I actually LOVE soldering. It’s slow and painstaking, but very satisfying.
All ready to go!
All ready to go – the ‘heart’ of the brewery.

20150110_212638

By this time it was late at night, all my Dad and I did was to check for leaks.  Ironically I had ZERO solder leaks but some of the unions needed tightened a lot more.  I needed a lot more teflon tape on some of the threaded joints too.  We turned on the Eemax and got hot water!!!  40ish degrees to nearly 140 degrees will save a lot of time and unnecessary heat.

To any brewers, this is a hybrid electric/gas system.  In theory, an hour before I start brewing, I start the water through the Eemax.  It will take about an hour to give me 60-80 gallons of 120-140 degree water to start the brewing.  As it’s going into the right tank (hot liquor tank-HLT), I also have a small 12″ mini-jet burner under the HLT that is heating it up to finish it to 170 degrees.  I have to run some tests to see how well this works.  I may be able to shorten or may have to lengthen the cycle.  I wanted to eliminate solely relying on a burner as that will put way too much heat into the air requiring a much more aggressive ventilation system.  I am trying to keep the ventilation very minimal.

Time to get some color in this place!

I started the painting...only behind the brewery where you will be sitting looking at.  I want to make sure the color is right.
I started the painting…only behind the brewery where you will be sitting looking at. I want to make sure the color is right.

20150111_144639

This will NOT be the color.  It came out looking wrong….too powdery blue – not dark enough and not grey enough.  I also don’t like the semigloss with the lights – I need a flat/matte finish to absorb the reflections.  I will be repainting this soon.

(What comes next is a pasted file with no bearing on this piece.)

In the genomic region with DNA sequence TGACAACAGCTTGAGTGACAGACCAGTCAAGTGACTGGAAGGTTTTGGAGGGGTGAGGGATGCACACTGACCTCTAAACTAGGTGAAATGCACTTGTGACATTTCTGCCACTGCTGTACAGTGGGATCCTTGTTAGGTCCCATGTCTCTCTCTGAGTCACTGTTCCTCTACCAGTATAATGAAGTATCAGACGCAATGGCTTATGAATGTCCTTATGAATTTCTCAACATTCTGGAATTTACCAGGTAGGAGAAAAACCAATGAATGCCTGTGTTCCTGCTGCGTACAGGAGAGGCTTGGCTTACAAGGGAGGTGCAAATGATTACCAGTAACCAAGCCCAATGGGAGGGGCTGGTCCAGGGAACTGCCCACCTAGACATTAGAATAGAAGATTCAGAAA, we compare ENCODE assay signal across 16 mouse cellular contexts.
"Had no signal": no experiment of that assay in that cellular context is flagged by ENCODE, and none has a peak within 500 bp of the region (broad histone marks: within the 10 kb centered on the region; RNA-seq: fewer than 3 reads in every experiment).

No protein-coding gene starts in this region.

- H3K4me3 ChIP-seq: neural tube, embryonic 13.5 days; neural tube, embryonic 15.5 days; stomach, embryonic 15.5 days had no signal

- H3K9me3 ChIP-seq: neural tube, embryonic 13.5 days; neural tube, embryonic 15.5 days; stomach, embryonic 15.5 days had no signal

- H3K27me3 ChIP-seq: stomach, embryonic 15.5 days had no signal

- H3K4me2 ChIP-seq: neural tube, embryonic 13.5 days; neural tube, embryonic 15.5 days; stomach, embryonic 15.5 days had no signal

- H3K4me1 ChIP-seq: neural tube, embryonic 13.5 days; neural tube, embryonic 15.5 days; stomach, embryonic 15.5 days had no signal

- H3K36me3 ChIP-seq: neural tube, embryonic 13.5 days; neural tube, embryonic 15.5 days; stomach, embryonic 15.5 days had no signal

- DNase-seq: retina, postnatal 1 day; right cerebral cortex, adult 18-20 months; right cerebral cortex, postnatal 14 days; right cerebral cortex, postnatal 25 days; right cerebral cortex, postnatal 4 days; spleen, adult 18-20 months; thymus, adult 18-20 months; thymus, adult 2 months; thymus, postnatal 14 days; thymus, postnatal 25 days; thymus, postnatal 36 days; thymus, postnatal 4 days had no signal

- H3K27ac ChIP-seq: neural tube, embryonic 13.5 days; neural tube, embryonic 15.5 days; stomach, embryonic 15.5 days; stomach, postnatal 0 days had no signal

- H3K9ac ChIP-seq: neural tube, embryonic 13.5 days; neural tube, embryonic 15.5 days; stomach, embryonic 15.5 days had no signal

Next week

  • Run several Eemax/HLT water heating curves.  Make sure the burner is adequate.
  • Repaint the walls.
  • Put the first layer of facing on the bar wall and footrests.
  • Order large fermentor glycol system.
  • Order draft tower, trunk lines and dispensing equipment.

….I want to start brewing some test batches soon…

Much thanks to:

Jesse.  I’m sure his arms got trashed too.  Thanks for driving down in the snow to help with this and getting back home way past your bedtime.

Dad.  Dad helped a lot with the bar top – checking for straight edges and levelness and getting it cut.

The kids.  They spent a night with ‘big red’ to vacuum up our mess.

My college ‘Statics’ class at Akron U.  It was my dabble into engineering but it provided me with good intuition on stresses and torques on joints which I applied to making this a solid bar.

I have to give thanks to Eli at Trailhead this week.  Bringing my own beer in a growler never was at the top of my mind in the afternoon.  Luckily there is another brewery about 50 yards away!  And I’m never too quick on returning growlers and glassware…thanks Eli.

 

 

Advertisements

2 thoughts on “Building R.Shea Brewing: Week 23, January 5-11, 2015”

  1. Odd question , but here goes … What’s up with the rings ? To low for muscle ups . Are you knocking out some dips during your breaks too?

    1. The rings…I had them hanging in my finished basement…but it’s too full of stuff to move. The roof trusses at the brewery are perfect! I used to lift for a long time but after too many trips to the chiro from favs like militaries and squats, I then transitioned to ring and ‘static hold’ exercises from ‘Building the Gymnastic Body’ http://www.amazon.com/Building-Gymnastic-Body-Gymnastics-Strength/dp/0982125305 – I never looked back. No more pulled muscles and fewer exercise-related back issues. I’m functionally stronger than I have ever been. If you are interested, let me know and I can show you more.

Leave a Reply

Fill in your details below or click an icon to log in:

WordPress.com Logo

You are commenting using your WordPress.com account. Log Out / Change )

Twitter picture

You are commenting using your Twitter account. Log Out / Change )

Facebook photo

You are commenting using your Facebook account. Log Out / Change )

Google+ photo

You are commenting using your Google+ account. Log Out / Change )

Connecting to %s